Manufacturing News

Using cranes and hoists safely

MANY materials handling accidents in the workplace can be attributed to the inappropriate use of cranes and hoists. But these accidents can often be prevented.

By simply implementing some key measures when it comes to the design and use of cranes and hoists, managers and owners can help to avert materials handling accidents in the workplace.

Most accidents occur because of incorrectly devised and installed cranes which, when combined with poorly trained operators, is a recipe for disaster.

There are a number of factors to consider when it comes to crane and hoist safety. These include ensuring that the cranes and hoists are:

Correctly designed, manufactured and installed;

Safely operated by properly trained and safety conscious employees; and

Maintained regularly.

The design of the crane is critical to ensuring safety. The crane should be manufactured in accordance with Australian Standards and consideration should be given as to where and how it will be used.

In particular, consider:

The type of load the crane will be lifting. For instance, does the operator need a tow speed or variable speed hoist to safely lift and move the load or, does the hoist need to be de-rated as a result of the type of load being carried.

How frequently the crane will be operated. Commonly referred to as the duty cycle, this is important in ensuring that the crane does not malfunction due to excessive loading. For example, a crane and hoist that is in constant use for long hours requires equipment that is designed to handle the workload, rather than equipment that is designed for intermittent use.

The environment in which the crane and hoist will be operating. Different environments can have a significant impact on the operation of the crane, with some environments requiring specialised equipment (for example, cranes in explosive atmospheres).

Where the load will be collected, its path of movement and final location. A crane should be designed so that: there is no side loading, the area in which it moves is free from obstruction, and it does not lift the load over people.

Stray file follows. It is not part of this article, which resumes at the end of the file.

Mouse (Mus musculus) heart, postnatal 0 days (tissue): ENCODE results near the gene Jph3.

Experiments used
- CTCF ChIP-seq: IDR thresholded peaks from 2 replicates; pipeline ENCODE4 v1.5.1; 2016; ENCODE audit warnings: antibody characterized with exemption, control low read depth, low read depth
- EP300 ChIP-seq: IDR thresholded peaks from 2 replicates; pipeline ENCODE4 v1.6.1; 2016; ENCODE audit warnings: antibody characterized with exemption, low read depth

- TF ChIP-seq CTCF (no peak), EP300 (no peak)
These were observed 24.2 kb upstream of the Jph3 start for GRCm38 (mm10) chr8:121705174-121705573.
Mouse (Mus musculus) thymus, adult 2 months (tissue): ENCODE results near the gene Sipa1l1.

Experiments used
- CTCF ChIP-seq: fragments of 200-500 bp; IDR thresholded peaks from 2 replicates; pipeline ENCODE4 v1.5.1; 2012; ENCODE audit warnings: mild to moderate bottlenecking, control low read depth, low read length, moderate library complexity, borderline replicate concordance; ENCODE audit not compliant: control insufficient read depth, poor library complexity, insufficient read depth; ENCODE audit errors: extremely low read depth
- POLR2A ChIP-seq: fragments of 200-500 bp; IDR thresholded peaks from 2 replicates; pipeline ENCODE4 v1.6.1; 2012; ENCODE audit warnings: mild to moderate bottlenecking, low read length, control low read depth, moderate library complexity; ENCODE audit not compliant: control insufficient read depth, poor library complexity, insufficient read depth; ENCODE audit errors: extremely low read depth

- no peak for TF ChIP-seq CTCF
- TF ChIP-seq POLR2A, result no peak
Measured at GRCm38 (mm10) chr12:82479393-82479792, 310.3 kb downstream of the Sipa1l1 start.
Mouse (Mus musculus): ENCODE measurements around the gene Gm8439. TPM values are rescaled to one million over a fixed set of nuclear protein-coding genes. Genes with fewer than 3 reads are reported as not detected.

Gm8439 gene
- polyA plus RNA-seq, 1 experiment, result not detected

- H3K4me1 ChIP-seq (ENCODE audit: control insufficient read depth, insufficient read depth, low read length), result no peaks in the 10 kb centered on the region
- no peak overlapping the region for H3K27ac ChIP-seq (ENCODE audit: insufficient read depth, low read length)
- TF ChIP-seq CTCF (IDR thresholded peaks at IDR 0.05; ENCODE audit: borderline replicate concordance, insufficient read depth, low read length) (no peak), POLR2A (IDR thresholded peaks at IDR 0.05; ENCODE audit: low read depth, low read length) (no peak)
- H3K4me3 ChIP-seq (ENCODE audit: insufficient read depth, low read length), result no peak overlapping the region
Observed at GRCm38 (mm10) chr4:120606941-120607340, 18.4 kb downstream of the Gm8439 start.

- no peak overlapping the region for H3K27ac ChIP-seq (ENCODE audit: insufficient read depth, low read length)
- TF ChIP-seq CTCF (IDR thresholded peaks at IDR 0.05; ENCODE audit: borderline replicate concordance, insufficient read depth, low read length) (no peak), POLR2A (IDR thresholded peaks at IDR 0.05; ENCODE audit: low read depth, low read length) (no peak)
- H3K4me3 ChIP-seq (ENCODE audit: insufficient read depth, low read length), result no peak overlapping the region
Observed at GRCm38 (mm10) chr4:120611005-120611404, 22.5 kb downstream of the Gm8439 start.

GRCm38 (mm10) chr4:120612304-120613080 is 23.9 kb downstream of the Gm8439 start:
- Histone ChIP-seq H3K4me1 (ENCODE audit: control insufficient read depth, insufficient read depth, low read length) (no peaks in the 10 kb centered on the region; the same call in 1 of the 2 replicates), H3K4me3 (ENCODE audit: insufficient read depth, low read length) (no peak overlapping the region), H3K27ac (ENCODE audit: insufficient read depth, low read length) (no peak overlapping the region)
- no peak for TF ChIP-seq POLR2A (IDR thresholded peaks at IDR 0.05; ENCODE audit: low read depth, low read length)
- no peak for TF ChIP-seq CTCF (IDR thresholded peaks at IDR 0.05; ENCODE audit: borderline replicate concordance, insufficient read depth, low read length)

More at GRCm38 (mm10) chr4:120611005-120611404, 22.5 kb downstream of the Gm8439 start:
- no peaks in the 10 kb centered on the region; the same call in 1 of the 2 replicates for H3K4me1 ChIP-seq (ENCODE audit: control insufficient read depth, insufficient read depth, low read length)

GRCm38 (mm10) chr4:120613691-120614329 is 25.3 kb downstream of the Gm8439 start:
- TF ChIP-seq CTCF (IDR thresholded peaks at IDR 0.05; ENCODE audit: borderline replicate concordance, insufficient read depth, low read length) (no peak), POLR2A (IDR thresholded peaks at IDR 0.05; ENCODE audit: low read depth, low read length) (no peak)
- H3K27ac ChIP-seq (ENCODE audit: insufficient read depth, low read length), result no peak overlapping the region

Once designed, the crane requires correct installation and commissioning. Ensure that the structure to which the crane is attached can support the forces exerted through its use. Otherwise, the load and crane can collapse causing damage to the building, load and possible injury to staff.

Another critical factor to consider is training. Staff need to be trained on how to use cranes and hoists properly and safely. This not only creates a safer work environment but also improves efficiency, reduces wear and tear on the equipment and therefore, ongoing maintenance costs.

Some important safety steps to follow when using the equipment are:

Pre-operation checks – ensure that the crane and isolation switches have not been tagged, there are no obstructions to the crane movement, the load is below the rated capacity, the travel area is free of other staff, the chain is not damaged and that it has been lubricated sufficiently.

Crane operation (including control of the movement of the crane) – make sure loads are lifted vertically, there is no side loading, the load is free to be lifted, the load is rigged safely, the load is lifted smoothly (no inching), and that there is an emergency stop.

Crane put-away – ensure that there is a designated position for the crane when not in use, and lock off the power, if necessary.

When choosing a crane or hoist select one that can be easily maintained. Some questions to contemplate include:

Spare parts – are they carried for all models? As hoists can operate for a number of years, check if the spare parts are carried for superseded models.

What is the cost of spare parts? The easiest way to do this is to compare a basket of commonly replaced parts between suppliers.

Who can service the hoist or are special tools required? A hoist requiring special equipment or computer programs for servicing has the potential to increase cost and reduce the number of service providers.

How easy is the hoist to service?

Always ensure that records are maintained about the crane’s details, any repairs made and ongoing maintenance.

* Stephen Batten is managing director of Redfern Flinn 03 9467 5466, www.redfernflinncranes.com.au.

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